A new study just released says what happens in Asia doesn’t stay in Asia (well, pollution anyway). Atmospheric scientists from Texas A&M University are finding that pollution from booming economies in Asia and the Far East is causing more powerful storms over the Pacific Ocean, changing the weather for North Americans.
Renyi Zhang, a professor at the university, stated, “It’s almost certain that weather in the U.S. is changing.” This is a result of stronger cyclones, more precipitation, and faster movement of heat from the tropics toward the North Pole, all caused from pollution from Asia. The types of disruptions we can expect as a result are increased flooding and droughts throughout the U.S.
Aerosols, which are simply fine particles in the air such as sea salt, have a direct effect on weather. However, human-made aerosols in the Far East such as sulfates emitted primarily by coal-fired power plants are now increasingly outnumbering natural ones, leading to severe weather changes. Aerosols absorb sunlight in the atmosphere having both warming and cooling effects on climate, while also affecting the formation of clouds.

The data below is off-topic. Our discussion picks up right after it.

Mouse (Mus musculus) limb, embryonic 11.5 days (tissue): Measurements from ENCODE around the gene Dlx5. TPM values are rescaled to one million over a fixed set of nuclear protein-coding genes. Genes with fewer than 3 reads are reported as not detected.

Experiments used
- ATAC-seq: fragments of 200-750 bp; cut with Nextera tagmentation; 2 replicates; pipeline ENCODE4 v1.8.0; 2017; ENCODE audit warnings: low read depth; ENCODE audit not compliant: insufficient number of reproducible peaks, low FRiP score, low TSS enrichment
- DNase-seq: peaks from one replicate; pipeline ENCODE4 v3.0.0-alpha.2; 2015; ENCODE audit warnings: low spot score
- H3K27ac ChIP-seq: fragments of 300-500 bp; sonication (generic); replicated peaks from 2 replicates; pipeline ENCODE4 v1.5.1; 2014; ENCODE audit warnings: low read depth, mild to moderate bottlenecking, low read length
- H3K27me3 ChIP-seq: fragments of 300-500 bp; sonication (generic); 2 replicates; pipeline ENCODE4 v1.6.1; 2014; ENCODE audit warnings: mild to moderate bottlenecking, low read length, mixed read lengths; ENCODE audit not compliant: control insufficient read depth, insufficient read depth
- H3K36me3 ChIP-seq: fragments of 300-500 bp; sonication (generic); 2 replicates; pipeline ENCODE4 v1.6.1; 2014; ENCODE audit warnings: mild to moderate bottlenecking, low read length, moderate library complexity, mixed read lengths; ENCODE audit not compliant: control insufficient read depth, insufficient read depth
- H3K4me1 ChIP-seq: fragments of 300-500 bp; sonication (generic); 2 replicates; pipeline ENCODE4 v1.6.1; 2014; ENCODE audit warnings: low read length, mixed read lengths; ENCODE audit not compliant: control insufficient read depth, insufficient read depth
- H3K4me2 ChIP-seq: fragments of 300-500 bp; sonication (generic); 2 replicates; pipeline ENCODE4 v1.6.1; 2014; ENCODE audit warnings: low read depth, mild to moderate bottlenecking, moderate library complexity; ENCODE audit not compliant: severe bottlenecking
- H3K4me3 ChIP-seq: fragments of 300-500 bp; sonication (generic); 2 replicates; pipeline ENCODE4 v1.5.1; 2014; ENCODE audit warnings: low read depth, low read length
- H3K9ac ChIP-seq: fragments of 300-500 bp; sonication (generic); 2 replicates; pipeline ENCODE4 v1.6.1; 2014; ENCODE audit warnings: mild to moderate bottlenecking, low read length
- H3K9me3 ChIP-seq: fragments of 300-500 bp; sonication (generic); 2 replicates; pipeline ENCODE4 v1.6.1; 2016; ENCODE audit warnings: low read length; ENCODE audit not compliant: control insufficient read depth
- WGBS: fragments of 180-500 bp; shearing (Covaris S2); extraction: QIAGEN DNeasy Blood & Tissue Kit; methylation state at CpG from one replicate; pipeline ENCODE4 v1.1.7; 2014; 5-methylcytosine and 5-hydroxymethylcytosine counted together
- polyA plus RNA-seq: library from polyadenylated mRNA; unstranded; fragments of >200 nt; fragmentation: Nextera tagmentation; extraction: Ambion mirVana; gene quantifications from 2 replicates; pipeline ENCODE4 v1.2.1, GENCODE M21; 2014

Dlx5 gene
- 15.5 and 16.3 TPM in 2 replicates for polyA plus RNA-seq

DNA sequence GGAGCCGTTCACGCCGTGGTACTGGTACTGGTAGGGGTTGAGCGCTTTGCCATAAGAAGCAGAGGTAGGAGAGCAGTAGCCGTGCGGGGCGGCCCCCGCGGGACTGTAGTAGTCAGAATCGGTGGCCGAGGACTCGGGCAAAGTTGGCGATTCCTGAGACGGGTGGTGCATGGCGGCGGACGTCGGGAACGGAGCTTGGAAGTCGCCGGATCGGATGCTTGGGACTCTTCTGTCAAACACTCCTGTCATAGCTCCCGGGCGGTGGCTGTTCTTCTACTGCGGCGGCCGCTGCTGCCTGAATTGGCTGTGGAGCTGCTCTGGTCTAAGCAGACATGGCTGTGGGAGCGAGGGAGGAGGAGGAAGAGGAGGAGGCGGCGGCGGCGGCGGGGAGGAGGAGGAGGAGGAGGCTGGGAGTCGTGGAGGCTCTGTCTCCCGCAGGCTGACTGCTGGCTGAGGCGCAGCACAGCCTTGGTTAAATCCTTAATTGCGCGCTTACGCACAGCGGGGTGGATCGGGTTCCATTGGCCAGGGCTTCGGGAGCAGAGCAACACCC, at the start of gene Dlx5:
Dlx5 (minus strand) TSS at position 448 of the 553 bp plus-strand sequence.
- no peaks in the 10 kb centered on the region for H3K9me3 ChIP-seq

Using a simulator, scientists have confirmed that these human-made aerosols are spreading across the Pacific and causing storms to be more vigorous than they would be otherwise. The storms have more ice and a larger “anvil” shape to the clouds. They are also increasing the flow of heat from the equatorial region toward the arctic, contributing to global warming. More research is currently being done to determine more specifics to the change in weather in North America. Read more about these weather changes from National Geographic which you can access HERE!